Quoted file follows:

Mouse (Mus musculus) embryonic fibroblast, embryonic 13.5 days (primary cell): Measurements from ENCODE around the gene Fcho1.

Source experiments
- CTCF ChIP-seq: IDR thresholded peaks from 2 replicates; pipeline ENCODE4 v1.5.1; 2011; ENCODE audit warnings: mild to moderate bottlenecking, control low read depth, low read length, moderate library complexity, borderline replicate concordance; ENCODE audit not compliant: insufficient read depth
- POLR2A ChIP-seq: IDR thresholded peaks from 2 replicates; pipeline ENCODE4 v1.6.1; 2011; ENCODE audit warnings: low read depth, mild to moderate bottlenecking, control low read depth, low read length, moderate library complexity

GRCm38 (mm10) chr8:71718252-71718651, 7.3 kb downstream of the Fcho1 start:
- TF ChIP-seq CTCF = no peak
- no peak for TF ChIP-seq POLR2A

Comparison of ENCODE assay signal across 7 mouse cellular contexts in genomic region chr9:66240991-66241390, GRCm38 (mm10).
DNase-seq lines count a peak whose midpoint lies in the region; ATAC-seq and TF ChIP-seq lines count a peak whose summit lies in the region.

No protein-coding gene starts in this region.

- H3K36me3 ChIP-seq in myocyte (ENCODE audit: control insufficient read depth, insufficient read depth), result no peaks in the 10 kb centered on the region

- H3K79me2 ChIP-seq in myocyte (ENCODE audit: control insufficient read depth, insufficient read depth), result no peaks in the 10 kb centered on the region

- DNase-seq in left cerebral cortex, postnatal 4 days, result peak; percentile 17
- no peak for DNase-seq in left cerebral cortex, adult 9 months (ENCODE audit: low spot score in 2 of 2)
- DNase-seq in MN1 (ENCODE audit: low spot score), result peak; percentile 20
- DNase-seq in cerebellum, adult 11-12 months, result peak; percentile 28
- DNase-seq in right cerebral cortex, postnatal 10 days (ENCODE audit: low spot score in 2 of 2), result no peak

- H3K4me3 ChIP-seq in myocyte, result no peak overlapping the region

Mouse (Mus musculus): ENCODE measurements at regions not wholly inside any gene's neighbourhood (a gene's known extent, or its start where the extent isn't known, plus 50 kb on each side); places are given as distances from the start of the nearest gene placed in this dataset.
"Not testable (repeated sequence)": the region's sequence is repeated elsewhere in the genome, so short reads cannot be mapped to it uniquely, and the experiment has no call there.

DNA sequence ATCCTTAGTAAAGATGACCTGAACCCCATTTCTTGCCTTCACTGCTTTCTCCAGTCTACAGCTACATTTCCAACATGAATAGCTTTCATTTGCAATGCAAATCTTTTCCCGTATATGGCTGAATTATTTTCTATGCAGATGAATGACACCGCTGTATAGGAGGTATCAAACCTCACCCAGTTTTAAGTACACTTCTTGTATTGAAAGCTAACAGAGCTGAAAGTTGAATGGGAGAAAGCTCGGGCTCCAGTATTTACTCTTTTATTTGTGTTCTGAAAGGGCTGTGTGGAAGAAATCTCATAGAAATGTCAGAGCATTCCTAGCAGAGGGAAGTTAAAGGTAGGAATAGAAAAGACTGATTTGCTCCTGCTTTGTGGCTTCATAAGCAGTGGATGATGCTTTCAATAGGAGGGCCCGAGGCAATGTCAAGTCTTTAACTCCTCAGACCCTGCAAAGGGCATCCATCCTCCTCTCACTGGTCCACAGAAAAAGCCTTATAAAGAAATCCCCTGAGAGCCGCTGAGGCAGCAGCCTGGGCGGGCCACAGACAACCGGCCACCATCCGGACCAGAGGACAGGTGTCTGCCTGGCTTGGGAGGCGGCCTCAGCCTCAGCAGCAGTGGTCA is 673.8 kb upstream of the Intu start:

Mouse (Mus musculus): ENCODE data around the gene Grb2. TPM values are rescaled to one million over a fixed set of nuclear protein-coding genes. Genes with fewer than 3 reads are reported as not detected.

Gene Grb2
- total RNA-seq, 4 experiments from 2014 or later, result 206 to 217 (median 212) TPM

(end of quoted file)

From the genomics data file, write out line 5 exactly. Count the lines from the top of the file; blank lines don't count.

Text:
GRCm38 (mm10) chr8:71718252-71718651, 7.3 kb downstream of the Fcho1 start: